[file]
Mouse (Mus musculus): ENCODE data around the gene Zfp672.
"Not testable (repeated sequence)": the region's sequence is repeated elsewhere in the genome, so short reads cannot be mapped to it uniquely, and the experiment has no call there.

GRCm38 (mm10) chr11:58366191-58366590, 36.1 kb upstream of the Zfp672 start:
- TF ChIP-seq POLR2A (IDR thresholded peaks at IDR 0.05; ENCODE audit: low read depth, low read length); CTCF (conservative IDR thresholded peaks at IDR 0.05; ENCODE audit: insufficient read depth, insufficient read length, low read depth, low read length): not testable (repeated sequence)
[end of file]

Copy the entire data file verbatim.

Mouse (Mus musculus): ENCODE data around the gene Zfp672.
"Not testable (repeated sequence)": the region's sequence is repeated elsewhere in the genome, so short reads cannot be mapped to it uniquely, and the experiment has no call there.

GRCm38 (mm10) chr11:58366191-58366590, 36.1 kb upstream of the Zfp672 start:
- TF ChIP-seq POLR2A (IDR thresholded peaks at IDR 0.05; ENCODE audit: low read depth, low read length); CTCF (conservative IDR thresholded peaks at IDR 0.05; ENCODE audit: insufficient read depth, insufficient read length, low read depth, low read length): not testable (repeated sequence)